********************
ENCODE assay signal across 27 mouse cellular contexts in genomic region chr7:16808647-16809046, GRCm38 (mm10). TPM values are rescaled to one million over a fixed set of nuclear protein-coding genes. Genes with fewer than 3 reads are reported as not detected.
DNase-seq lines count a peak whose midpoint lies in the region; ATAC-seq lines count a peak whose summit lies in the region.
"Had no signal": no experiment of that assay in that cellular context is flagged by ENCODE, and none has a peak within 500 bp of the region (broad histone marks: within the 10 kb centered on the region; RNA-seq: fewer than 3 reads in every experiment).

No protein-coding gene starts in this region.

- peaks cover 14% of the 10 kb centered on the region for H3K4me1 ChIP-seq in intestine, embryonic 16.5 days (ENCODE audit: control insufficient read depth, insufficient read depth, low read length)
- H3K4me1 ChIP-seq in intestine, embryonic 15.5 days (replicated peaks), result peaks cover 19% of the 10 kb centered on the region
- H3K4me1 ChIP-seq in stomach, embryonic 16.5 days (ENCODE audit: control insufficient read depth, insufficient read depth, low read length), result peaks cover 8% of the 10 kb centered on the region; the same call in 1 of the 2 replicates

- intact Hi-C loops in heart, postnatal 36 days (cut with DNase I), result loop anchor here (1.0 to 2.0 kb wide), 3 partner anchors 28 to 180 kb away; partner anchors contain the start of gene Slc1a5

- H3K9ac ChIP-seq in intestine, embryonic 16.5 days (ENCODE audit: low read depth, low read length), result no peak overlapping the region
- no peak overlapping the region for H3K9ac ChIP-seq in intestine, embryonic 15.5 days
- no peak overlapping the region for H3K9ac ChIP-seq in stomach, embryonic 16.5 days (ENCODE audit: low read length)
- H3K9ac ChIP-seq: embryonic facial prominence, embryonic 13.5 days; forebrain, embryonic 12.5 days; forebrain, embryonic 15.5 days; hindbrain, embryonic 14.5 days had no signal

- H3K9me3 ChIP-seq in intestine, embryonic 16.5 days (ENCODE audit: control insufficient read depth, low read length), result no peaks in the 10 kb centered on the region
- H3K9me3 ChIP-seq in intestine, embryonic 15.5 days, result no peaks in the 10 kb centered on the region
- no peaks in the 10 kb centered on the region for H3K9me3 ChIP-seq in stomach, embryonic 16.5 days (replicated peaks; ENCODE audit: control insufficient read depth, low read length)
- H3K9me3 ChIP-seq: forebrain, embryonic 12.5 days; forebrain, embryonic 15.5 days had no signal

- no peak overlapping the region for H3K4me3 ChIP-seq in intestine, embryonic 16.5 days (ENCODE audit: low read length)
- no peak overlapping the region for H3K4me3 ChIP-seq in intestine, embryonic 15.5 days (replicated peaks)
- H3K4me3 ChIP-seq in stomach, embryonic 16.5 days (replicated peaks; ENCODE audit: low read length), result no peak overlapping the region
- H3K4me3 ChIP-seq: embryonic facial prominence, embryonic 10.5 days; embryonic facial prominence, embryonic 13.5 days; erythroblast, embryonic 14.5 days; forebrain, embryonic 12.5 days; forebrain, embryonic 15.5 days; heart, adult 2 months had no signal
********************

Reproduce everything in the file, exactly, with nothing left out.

ENCODE assay signal across 27 mouse cellular contexts in genomic region chr7:16808647-16809046, GRCm38 (mm10). TPM values are rescaled to one million over a fixed set of nuclear protein-coding genes. Genes with fewer than 3 reads are reported as not detected.
DNase-seq lines count a peak whose midpoint lies in the region; ATAC-seq lines count a peak whose summit lies in the region.
"Had no signal": no experiment of that assay in that cellular context is flagged by ENCODE, and none has a peak within 500 bp of the region (broad histone marks: within the 10 kb centered on the region; RNA-seq: fewer than 3 reads in every experiment).

No protein-coding gene starts in this region.

- peaks cover 14% of the 10 kb centered on the region for H3K4me1 ChIP-seq in intestine, embryonic 16.5 days (ENCODE audit: control insufficient read depth, insufficient read depth, low read length)
- H3K4me1 ChIP-seq in intestine, embryonic 15.5 days (replicated peaks), result peaks cover 19% of the 10 kb centered on the region
- H3K4me1 ChIP-seq in stomach, embryonic 16.5 days (ENCODE audit: control insufficient read depth, insufficient read depth, low read length), result peaks cover 8% of the 10 kb centered on the region; the same call in 1 of the 2 replicates

- intact Hi-C loops in heart, postnatal 36 days (cut with DNase I), result loop anchor here (1.0 to 2.0 kb wide), 3 partner anchors 28 to 180 kb away; partner anchors contain the start of gene Slc1a5

- H3K9ac ChIP-seq in intestine, embryonic 16.5 days (ENCODE audit: low read depth, low read length), result no peak overlapping the region
- no peak overlapping the region for H3K9ac ChIP-seq in intestine, embryonic 15.5 days
- no peak overlapping the region for H3K9ac ChIP-seq in stomach, embryonic 16.5 days (ENCODE audit: low read length)
- H3K9ac ChIP-seq: embryonic facial prominence, embryonic 13.5 days; forebrain, embryonic 12.5 days; forebrain, embryonic 15.5 days; hindbrain, embryonic 14.5 days had no signal

- H3K9me3 ChIP-seq in intestine, embryonic 16.5 days (ENCODE audit: control insufficient read depth, low read length), result no peaks in the 10 kb centered on the region
- H3K9me3 ChIP-seq in intestine, embryonic 15.5 days, result no peaks in the 10 kb centered on the region
- no peaks in the 10 kb centered on the region for H3K9me3 ChIP-seq in stomach, embryonic 16.5 days (replicated peaks; ENCODE audit: control insufficient read depth, low read length)
- H3K9me3 ChIP-seq: forebrain, embryonic 12.5 days; forebrain, embryonic 15.5 days had no signal

- no peak overlapping the region for H3K4me3 ChIP-seq in intestine, embryonic 16.5 days (ENCODE audit: low read length)
- no peak overlapping the region for H3K4me3 ChIP-seq in intestine, embryonic 15.5 days (replicated peaks)
- H3K4me3 ChIP-seq in stomach, embryonic 16.5 days (replicated peaks; ENCODE audit: low read length), result no peak overlapping the region
- H3K4me3 ChIP-seq: embryonic facial prominence, embryonic 10.5 days; embryonic facial prominence, embryonic 13.5 days; erythroblast, embryonic 14.5 days; forebrain, embryonic 12.5 days; forebrain, embryonic 15.5 days; heart, adult 2 months had no signal